How does Solar Panels differ from Solar Water Heaters?

Find Out What the Difference Is Between These Two Often Misused Terms

The demand for domestic renewable energy solutions is increasing as green energy becomes more mainstream. As a result, homeowners who wish to reduce their carbon footprint and save money on their electricity costs now have various options.

If the sun is your preferred energy source, you might also be aware that two systems are currently available: solar panels and solar water heaters. Although they both work by absorbing sunlight and, as a result, must be installed on your roof facing south, the similarities end there. They are, in effect, two completely different products.

Outcomes: Power And Heat

The first significant difference is what they produce between solar panels and solar water heaters. Solar panels absorb light particles (photons), gather electrons, and guide them through a wire using the photovoltaic effect; electron passage is electricity in and of itself.

This is accomplished using solar cells consisting of semiconductor materials such as silicon, which have a negative and positive layer, resulting in a magnetic field.

As a result, solar panels are used to provide any or more of the house’s electricity. Smaller solar panels can save you a lot of money on your electricity costs, while larger ones can have enough fuel to make you self-sufficient.

On the other hand, solar water heaters do not generate electricity. They use sunshine differently, converting it to heat instead of energy. Solar collectors consist of a network of pipes that carry a solution that converts solar energy into heat, converted and deposited in a water tank. It can then be used to heat a room or have hot water. Swimming pools may be heated with low-temperature collectors instead.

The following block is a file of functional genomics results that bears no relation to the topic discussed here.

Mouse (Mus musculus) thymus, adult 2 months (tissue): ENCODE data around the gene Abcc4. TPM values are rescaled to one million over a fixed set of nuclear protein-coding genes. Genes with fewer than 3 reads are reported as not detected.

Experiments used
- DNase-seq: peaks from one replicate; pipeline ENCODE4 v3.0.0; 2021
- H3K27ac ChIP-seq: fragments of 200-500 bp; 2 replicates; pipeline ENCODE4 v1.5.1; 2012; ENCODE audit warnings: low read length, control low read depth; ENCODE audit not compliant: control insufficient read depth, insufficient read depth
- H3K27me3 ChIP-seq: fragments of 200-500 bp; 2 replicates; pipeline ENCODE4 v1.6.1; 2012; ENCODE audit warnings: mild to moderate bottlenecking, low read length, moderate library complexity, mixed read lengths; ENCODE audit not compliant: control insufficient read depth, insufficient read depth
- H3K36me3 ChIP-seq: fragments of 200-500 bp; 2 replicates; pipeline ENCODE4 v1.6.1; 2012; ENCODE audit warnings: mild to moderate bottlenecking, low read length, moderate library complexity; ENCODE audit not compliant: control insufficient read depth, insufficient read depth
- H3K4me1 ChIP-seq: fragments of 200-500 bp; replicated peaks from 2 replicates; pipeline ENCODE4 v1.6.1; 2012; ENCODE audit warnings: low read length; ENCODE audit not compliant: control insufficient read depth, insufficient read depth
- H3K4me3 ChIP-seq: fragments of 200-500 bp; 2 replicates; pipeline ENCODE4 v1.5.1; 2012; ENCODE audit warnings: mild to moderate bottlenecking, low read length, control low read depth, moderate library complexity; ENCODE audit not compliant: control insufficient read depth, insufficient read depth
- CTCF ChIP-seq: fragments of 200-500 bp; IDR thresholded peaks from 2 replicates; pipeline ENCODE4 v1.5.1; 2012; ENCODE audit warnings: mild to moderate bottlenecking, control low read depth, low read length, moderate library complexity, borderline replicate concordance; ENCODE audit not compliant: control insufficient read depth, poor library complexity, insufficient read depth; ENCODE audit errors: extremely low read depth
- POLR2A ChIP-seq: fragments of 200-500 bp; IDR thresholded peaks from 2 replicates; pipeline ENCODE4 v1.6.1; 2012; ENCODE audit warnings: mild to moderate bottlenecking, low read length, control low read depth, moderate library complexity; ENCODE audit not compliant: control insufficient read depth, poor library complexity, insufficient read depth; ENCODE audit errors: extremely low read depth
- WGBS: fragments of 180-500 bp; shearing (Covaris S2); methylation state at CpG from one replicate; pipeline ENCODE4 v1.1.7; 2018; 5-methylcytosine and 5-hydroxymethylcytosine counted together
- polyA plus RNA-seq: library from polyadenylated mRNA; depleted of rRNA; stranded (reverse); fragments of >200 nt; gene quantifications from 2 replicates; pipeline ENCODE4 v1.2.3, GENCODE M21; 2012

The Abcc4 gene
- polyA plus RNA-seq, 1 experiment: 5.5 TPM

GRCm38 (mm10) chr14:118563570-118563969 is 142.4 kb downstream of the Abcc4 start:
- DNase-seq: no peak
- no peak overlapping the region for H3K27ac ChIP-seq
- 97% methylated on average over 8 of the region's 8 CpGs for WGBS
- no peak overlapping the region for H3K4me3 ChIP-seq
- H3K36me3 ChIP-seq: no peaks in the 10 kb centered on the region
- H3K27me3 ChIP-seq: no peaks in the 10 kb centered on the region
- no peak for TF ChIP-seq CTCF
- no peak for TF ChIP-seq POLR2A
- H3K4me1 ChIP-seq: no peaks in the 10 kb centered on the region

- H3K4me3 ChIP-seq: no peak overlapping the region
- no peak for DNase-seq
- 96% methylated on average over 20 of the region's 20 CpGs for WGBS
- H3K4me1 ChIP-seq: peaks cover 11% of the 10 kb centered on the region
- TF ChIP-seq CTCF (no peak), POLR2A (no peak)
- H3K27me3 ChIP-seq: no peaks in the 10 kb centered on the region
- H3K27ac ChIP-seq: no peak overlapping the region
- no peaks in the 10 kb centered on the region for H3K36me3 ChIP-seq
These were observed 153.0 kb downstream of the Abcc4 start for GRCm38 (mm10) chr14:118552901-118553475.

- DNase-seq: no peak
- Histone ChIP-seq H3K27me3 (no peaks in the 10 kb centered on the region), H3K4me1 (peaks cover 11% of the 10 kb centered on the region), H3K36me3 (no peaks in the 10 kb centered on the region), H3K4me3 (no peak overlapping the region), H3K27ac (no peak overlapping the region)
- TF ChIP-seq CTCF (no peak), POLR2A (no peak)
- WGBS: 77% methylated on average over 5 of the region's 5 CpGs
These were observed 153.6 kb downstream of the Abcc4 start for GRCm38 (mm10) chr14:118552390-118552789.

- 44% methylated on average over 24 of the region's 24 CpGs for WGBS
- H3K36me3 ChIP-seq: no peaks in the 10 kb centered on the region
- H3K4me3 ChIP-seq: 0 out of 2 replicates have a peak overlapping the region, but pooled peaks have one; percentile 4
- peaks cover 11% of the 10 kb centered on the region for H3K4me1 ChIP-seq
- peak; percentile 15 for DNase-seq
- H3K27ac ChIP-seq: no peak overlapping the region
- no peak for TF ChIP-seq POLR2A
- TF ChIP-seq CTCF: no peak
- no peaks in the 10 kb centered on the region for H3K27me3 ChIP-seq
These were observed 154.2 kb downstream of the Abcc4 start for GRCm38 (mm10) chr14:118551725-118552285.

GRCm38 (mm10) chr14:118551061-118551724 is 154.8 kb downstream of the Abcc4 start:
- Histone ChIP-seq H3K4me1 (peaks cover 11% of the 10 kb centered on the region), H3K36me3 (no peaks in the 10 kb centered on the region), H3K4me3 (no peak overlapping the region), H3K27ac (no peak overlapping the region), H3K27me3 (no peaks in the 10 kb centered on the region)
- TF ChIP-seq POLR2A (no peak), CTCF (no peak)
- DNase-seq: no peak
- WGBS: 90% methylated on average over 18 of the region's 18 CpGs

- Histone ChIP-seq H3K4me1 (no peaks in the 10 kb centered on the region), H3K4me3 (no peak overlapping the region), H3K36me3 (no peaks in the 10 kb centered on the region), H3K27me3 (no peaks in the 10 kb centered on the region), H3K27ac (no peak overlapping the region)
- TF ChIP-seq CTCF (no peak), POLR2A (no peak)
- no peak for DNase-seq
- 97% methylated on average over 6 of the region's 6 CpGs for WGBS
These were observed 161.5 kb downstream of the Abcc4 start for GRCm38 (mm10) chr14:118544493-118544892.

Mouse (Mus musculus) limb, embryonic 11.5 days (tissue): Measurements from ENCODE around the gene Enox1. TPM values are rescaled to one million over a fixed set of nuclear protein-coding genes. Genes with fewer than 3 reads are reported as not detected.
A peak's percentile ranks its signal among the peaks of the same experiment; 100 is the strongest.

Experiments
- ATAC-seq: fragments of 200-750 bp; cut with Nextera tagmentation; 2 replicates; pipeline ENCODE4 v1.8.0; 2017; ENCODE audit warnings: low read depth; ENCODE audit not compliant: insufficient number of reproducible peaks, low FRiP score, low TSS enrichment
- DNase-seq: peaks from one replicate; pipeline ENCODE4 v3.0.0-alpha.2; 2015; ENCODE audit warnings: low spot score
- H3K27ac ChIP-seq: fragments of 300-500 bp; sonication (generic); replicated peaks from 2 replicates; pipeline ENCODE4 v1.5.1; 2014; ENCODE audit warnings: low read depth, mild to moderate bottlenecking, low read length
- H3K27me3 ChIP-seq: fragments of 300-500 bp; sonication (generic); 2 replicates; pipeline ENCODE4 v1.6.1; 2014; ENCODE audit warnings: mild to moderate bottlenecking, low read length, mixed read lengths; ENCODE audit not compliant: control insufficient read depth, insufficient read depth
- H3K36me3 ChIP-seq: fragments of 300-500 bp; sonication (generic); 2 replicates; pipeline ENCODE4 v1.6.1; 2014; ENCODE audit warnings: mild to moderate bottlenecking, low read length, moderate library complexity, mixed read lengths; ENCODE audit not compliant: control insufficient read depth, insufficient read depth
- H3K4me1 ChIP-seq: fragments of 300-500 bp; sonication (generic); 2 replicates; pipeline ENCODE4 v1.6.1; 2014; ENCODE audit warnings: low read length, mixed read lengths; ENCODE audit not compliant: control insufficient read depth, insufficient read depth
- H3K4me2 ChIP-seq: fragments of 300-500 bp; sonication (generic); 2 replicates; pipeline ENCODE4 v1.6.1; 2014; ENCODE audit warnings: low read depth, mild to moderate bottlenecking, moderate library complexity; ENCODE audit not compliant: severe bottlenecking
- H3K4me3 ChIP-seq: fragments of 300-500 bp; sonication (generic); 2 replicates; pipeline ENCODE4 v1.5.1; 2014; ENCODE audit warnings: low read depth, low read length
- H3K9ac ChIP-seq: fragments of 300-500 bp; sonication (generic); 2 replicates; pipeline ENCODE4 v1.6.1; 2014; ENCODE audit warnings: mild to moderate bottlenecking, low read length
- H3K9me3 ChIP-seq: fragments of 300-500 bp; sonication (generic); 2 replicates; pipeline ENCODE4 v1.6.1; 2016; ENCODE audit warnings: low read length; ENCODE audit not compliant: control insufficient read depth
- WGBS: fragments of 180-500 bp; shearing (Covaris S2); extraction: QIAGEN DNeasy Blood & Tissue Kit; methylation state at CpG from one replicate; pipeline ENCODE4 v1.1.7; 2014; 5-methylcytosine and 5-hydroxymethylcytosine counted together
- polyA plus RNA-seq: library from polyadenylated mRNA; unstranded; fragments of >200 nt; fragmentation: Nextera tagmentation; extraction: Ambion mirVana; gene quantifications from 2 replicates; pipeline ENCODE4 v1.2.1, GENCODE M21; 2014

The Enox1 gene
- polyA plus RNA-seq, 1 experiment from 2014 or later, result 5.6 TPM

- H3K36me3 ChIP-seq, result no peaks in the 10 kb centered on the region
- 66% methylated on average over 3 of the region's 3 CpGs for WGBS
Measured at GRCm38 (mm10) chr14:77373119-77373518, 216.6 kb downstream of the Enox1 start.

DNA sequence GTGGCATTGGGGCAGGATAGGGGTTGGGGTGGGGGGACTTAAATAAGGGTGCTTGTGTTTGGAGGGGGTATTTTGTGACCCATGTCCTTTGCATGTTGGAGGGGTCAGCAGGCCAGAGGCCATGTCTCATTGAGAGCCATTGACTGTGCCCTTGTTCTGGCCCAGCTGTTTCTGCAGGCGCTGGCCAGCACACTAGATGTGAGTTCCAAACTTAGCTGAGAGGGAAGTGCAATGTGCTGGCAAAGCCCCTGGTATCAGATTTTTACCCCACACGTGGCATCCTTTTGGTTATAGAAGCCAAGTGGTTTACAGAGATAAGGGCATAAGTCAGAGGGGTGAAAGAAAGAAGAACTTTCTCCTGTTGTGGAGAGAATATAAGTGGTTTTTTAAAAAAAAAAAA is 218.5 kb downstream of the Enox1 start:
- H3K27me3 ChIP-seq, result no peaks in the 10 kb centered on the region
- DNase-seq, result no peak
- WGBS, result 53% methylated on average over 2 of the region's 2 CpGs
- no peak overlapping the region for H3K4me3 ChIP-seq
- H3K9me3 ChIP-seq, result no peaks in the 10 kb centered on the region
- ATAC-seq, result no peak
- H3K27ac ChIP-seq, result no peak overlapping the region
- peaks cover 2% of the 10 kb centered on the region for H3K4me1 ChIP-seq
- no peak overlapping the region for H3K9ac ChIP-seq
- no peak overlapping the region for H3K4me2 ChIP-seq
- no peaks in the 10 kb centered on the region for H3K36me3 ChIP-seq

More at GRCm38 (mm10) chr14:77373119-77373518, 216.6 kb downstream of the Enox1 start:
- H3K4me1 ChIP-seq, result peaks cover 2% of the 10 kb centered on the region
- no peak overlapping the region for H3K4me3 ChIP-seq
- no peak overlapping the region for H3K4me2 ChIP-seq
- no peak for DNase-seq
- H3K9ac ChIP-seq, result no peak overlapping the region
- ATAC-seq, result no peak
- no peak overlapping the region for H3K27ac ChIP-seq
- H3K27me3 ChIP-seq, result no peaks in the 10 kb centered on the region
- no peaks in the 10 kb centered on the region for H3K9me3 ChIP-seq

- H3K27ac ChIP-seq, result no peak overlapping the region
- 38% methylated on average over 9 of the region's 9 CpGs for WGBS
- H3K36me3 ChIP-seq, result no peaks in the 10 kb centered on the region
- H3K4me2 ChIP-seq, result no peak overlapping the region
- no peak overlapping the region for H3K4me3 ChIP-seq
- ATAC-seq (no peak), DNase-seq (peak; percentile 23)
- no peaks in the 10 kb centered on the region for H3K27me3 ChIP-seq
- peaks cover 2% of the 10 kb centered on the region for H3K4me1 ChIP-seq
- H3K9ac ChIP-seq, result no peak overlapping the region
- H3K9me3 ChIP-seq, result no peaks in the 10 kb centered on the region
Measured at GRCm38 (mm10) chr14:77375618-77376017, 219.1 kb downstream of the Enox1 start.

When heating is not required in summer, the solar thermal system generates around 90% of your hot water, and in winter, 40-60%. Furthermore, the life of your boiler is extended by 60%. Alternatively, solar thermal can be used to heat and thermodynamic panels to green up with hot water fully. As this technology does not produce electricity, you need to fuel the pump with a bit of electricity.

If you want to go completely green, the solar panels will supply the electricity; otherwise, you can easily link to the grid.


Even though the two systems operate differently and have different roles, they share the same goal: replacing older, “dirtier” power sources with clean, low-cost electricity. Both systems will save you money while still helping the environment. They need minimal maintenance once installed and provided free energy and hot water.

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